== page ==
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Nancy Feig
Nancy Feig
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Equitable Bank ensures continuous availability of critical apps with Neverfail 'cloning' solution.

LLIKE ALL OTHER federally regulated U.S. banks, Equitable Bank is required to run disaster recovery drills. But when one of those drills in 2003 showed that it took too long for the community bank to restore its Microsoft (Redmond, Wash.) Exchange Server, Equitable's IT head knew he needed to make a change.

"We spent an entire business week trying to restore Exchange from tape to dissimilar hardware," recalls Michael Block, IT officer for the bank. "We succeeded, but the time needed to recover was totally unacceptable," he adds.

Block began searching for a solution in late 2003 that would provide high availability of the bank's Exchange Server and SQL database -- which are housed at Equitable's Wauwatosa, Wis., headquarters -- over a wide area network (WAN) to 12 separate locations. As a major residential mortgage lender, the bank recognized that an inability for its remote locations to access the database posed a major risk to its lending operations, he explains.

In Search of the Perfect Clone

Equitable considered a number of vendors, including Computer Associates (Islandia, N.Y.), EMC (Hopkinton, Mass.), Veritas (now part of Cupertino, Calif.-based Symantec) and Double-Take Software (Southborough, Mass.). "All had compatibility but failed in some requirement -- such as cost, hardware or set-up [time]," Block says. "Some were too complex. We didn't want complexity."

While "cruising the Internet" searching for the term "high availability," Block says, he came across Austin, Texas-based Neverfail's continous availability solution. According to Block, the software "clones" a firm's primary server and critical applications to a secondary server and automatically switches to the backup machine if it detects a failure, avoiding downtime. "I thought they were perfect," he says.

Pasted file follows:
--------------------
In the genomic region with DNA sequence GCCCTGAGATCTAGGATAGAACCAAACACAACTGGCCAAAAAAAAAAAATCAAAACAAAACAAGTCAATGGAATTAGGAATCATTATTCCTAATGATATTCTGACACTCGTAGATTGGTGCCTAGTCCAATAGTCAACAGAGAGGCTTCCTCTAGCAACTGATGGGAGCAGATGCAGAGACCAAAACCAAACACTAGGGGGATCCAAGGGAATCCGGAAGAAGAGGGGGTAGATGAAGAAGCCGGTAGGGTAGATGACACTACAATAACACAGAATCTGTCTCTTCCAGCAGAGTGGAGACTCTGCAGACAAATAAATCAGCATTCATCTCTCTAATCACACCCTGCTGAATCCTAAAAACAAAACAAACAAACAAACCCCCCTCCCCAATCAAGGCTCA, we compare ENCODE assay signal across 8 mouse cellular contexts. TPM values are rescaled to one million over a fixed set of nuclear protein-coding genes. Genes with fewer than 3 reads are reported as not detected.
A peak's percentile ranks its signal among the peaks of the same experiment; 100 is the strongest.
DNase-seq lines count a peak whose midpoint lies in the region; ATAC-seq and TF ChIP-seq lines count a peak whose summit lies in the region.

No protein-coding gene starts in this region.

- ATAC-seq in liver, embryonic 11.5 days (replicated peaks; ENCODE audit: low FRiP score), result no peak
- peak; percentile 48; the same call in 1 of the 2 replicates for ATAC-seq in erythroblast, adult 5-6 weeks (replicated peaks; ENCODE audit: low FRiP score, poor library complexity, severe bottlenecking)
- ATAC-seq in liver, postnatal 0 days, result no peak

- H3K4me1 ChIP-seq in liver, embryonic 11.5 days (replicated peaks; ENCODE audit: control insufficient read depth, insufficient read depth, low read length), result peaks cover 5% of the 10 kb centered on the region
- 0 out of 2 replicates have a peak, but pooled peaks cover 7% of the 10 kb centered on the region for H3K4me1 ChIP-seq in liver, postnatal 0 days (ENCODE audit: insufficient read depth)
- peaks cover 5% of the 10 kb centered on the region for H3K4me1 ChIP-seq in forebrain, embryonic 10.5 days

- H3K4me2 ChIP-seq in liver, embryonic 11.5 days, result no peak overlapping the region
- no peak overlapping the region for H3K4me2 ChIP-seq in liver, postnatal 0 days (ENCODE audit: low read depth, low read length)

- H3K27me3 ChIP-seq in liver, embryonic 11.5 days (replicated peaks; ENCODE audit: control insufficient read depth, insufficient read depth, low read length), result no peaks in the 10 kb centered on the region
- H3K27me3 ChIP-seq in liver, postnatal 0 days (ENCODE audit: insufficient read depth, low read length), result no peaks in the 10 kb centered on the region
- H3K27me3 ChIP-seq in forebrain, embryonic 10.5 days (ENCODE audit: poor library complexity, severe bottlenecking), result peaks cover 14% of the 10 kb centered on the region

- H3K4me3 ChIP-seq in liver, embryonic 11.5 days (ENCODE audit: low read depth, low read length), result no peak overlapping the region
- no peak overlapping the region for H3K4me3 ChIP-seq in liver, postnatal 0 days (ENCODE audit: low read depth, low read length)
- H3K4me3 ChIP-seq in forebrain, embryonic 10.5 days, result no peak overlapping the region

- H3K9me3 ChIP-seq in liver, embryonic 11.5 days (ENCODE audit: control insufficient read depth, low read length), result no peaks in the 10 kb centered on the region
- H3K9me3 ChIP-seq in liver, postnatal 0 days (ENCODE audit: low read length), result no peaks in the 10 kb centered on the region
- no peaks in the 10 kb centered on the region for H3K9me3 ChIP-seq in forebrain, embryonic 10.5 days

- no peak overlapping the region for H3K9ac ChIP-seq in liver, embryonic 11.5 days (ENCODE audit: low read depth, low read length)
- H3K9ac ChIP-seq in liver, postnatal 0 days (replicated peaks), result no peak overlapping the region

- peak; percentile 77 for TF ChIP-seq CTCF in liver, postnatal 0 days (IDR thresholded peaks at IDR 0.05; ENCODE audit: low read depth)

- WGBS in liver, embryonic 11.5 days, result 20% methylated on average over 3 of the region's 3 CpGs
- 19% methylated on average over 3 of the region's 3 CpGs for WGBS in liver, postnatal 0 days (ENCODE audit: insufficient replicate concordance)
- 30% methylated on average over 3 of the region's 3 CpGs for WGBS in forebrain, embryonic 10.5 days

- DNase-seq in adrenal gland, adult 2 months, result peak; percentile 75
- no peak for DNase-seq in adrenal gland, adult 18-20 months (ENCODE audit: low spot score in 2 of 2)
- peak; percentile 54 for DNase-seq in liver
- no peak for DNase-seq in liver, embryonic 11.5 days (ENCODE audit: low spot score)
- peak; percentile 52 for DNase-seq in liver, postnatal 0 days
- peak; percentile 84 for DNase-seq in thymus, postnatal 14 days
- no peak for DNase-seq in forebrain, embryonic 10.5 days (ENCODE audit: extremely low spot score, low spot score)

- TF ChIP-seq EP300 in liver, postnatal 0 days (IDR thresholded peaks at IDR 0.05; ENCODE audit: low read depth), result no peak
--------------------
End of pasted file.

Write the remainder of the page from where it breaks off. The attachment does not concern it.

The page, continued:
Neverfail includes what the company refers to as two "unique components" as part of its solution: the "heartbeat," which is technology that enables the replication of data from the active to the passive server -- over a LAN or WAN; and the "scope," which uses automated tools to gather and analyze information about key application components, services and performance attributes.

During a mid-2005 demo, Equitable installed the Neverfail software on just one computer in its disaster recovery site, which is located 15 miles from its main data center. Almost immediately after switching from the production server to the backup PC, Exchange was back up and running, Block reports.

"Within minutes we were sending and receiving e-mails on that computer. That was the acid test that resulted in our selection of Neverfail," he says, adding, "The ability [for Neverfail] to run the server on a desktop PC knocked my socks off."

Quick Install, Quick Results

The bank implemented the full Neverfail solution in June 2005, a process that took just four hours, Block says, noting that no formal training was required for the staff. This time, however, Equitable purchased a Microsoft Windows server to house the solution in its disaster recovery site.

"We are very pleased with the performance of the product," Blocks adds, pointing out that Neverfail doesn't require applications to be restarted following a disruption. In fact, when the bank recently was forced to switch to the backup server, he says, end users couldn't even tell the difference.


Institution: Equitable Bank (Wauwatosa, Wis.).

Assets: $600 million.

Business Challenge: Ensure continuous application availability and improve disaster recovery performance.

Solution: Neverfail's (Austin, Texas) continuous availability software.

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